Consequently, it could be hypothesized that vinpo may be useful for the treatment of RA due to its well established anti-inflammatory effects in addition to being safe and having no harmful adverse reactions. Also, it is expected that its neuroprotective effects on the brain especially antidepressant activity may be helpful in counteracting the associated depression in rheumatic patients especially for elderly and in the late stages of the disease. In contrast, indo has some neurological side effects including mood disturbances which may worsen the case [28].

Materials and Methods

Drugs and chemicals

Indomethacin powder was purchased from Misr Co. for Pharmaceutical and Chemical Industries, Cairo, Egypt. It was freshly suspended in tween 80 and daily given P.O. in a dose of 1 mg/kg [13] and 2 mg/kg [29] at a dose volume not exceeding 0.5 ml/100 g body weight for 21 consecutive days. Vinpo was purchased as white powder from Sigma-Aldrich Co. (USA). It was freshly suspended in tween 80 and daily given P.O. in a dose of (20 mg/kg) [30]. CFA was purchased from Sigma-Aldrich Co. (USA). CFA consists of a mixture of heatkilled Mycobacterium tuberculosis suspended in sterile mineral oil (1 mg/ml). All other chemicals and solvents were of the highest grade commercially available.

Animals

The study was performed in accordance with the ethical guidelines of the Research Ethics Committee, Faculty of Pharmacy, Al-Azhar University, Egypt. Fifty-six adult Sprague-Dawley male rats, weighing 160 g to 200 g at the beginning of the study were obtained from The Nile Co. for Pharmaceuticals and Chemical Industries, Cairo, Egypt. The animals were kept in an air conditioned atmosphere and were kept on standard diet and water ad libitum; standard diet pellets (El- Nasr Chemical Co., Abu Zaabal, Cairo, Egypt) contained not less than 20% protein, 5% fiber, 3.5% fat, 6.5% ash in addition to the vitamin mixture. Rats were allowed to have seven days’ acclimation before any experimentation. Rats were housed in stainless-steel cages (four/cage) and food was placed in the sawdust inside the cage to minimize the need for animals to make any potentially painful movement to obtain food. They were taken to test situation one hour before each experiment for adaptation after removing food and water from the home cages. Experiments were usually carried out at a fixed time around 9 AM to 3 PM.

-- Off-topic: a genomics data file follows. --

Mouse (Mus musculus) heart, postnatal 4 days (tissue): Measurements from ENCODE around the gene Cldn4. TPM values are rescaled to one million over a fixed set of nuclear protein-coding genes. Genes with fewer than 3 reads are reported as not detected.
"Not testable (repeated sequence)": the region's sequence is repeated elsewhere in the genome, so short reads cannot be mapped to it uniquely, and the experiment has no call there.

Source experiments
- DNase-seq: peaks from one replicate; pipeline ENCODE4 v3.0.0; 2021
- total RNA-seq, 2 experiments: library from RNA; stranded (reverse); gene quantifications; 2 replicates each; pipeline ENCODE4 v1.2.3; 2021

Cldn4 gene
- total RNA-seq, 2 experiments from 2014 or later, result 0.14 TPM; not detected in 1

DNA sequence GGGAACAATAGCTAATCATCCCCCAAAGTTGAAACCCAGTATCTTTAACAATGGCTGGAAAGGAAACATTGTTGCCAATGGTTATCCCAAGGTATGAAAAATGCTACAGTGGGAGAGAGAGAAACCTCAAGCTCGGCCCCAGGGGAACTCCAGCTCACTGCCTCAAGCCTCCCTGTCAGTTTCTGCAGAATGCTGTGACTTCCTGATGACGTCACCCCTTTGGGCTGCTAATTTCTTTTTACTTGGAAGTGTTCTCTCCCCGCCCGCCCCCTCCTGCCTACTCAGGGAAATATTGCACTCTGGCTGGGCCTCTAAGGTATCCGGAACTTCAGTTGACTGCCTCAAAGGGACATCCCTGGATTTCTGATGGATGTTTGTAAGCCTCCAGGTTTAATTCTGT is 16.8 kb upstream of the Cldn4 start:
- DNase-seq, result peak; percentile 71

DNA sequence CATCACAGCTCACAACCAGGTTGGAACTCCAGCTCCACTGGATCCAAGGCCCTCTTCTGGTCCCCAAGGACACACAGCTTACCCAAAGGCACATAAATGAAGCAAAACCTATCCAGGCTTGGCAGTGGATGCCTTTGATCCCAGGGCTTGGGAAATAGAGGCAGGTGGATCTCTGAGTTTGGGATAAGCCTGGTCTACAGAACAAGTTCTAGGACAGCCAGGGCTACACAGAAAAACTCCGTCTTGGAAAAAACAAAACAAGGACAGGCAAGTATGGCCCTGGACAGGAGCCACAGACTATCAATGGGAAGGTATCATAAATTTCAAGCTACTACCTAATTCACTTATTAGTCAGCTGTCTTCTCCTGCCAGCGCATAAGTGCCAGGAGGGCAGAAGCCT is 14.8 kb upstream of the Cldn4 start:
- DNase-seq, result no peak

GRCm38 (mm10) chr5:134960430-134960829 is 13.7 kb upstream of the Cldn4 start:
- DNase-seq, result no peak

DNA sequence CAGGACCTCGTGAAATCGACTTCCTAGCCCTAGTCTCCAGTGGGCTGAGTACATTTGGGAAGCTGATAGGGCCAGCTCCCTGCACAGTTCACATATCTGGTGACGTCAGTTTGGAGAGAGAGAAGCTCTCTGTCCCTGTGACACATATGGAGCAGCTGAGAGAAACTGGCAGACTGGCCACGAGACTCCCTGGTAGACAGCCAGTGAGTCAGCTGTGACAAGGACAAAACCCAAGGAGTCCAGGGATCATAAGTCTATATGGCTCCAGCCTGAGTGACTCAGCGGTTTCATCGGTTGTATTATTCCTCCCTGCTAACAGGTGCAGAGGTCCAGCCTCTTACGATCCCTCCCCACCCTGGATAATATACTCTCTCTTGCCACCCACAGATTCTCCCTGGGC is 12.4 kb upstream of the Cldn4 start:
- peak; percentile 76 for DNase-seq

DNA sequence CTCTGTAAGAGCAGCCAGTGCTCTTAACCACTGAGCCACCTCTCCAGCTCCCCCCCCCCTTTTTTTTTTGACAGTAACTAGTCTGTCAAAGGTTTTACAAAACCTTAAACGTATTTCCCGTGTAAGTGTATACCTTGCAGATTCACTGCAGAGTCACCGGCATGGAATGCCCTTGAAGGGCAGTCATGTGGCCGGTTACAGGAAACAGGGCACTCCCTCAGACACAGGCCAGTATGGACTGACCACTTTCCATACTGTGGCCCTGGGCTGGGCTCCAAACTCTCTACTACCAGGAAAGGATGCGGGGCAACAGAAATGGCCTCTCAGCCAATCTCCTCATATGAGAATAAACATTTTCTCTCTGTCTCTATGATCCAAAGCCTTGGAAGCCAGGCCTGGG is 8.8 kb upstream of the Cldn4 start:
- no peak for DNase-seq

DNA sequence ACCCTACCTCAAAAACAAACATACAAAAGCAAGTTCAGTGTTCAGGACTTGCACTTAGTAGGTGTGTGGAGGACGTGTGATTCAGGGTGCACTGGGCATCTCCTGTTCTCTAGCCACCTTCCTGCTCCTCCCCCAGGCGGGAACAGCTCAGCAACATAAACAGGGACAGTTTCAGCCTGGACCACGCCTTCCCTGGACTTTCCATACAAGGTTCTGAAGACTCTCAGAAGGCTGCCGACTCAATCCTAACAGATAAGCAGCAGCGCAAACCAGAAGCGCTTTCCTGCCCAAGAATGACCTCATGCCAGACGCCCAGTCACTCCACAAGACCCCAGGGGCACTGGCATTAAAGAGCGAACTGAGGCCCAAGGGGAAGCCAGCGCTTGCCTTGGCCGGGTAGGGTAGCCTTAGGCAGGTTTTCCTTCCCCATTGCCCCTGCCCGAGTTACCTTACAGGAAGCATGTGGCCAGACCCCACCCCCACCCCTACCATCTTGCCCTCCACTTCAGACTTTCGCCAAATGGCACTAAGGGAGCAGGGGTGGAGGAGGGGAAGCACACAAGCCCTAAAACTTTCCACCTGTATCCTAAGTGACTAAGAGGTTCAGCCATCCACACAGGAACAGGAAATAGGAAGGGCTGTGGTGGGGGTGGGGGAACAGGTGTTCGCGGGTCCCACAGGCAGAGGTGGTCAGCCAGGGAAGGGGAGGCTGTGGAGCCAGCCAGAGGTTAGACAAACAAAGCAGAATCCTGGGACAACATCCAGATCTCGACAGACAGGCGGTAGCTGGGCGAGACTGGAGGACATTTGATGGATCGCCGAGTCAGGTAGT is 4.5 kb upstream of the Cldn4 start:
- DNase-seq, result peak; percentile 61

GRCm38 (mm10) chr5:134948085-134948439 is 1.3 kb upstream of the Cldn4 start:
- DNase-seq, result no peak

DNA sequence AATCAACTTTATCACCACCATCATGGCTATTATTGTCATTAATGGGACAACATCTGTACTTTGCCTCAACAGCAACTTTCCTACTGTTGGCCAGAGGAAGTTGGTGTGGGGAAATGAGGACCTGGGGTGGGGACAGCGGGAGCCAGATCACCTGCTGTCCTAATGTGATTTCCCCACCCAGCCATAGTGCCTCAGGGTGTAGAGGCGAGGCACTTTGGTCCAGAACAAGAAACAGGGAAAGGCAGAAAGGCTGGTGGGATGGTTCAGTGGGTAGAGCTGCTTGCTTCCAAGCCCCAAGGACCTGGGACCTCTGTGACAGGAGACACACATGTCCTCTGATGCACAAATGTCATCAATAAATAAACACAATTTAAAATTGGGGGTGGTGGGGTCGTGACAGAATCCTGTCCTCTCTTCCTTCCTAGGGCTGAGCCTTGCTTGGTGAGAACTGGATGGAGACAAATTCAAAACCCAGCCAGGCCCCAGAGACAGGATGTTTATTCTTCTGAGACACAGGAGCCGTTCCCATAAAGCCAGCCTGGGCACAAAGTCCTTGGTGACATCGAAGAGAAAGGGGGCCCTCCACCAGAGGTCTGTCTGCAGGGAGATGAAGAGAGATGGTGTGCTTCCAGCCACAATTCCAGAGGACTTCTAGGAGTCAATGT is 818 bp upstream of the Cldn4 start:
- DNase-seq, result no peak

Experimental design

Fifty-six male Sprague-Dawley rats were randomly classified into seven groups (eight/each) and treated for three weeks as follows:

Group 1: Control rats; normal rats received saline daily for 21 consecutive days.

Group 2: Arthritic rats (RA group); rats were injected by CFA (0.1 ml S.C.) in the sub-planter region of the left hind paw on day (0) followed by two intra-dermal injections of CFA (0.1 ml) into the root of the tail, one on the same day and the other on the following day.

Group 3 and 4: Indo either low dose (ld) or high dose (hd) treated arthritic rats respectively; in which arthritis was induced in rats then arthritic rats received indo (1 or 2 mg/kg P.O.) daily from day 1 till the end of the experiment.

Group 5: Vinpo treated arthritic rats; in which arthritic rats received vinpo (20 mg/kg P.O.) daily from day 1 till the end of the experiment after arthritis was induced.

Group 6 and 7: Vinpo and either indo low dose (ld) or high dose (hd) treated arthritic rats respectively; in which arthritic rats received combination of vinpo (20 mg/kg P.O.) and indo (1 or 2 mg/kg P.O.) daily from day 1 till the end of the experiment.

The induction of adjuvant induced arthritis was done according to method earlier described [12] and modified [31]. Rats were injected by CFA (0.1 ml S.C.) at a concentration of 1 mg/ml into the planter surface of the left hind paw on day 0. In order to enhance the systemic effects of the adjuvant, two additional intra-dermal injections of CFA (0.1 ml S.C.) were injected into the root of the tail; one on the same day and the other on the following day. All treatments were started the day after the induction of arthritis. Physical parameters and swimming test were performed during the 21st day. X-ray examination of the paw was made on 18th day. At the end of the experiment, blood samples were collected from retro-orbital sinus plexus of rats; serum samples were immediately separated by centrifugation at 1000 RPM for 10 min and then stored at -50°C. Then rats were sacrificed under sodium phenobarbital anesthesia (50 mg/kg I.P.) [32] and tissues of hind paw and brain were isolated and stored in 10% formalin solution. All efforts were made to minimize animals suffering.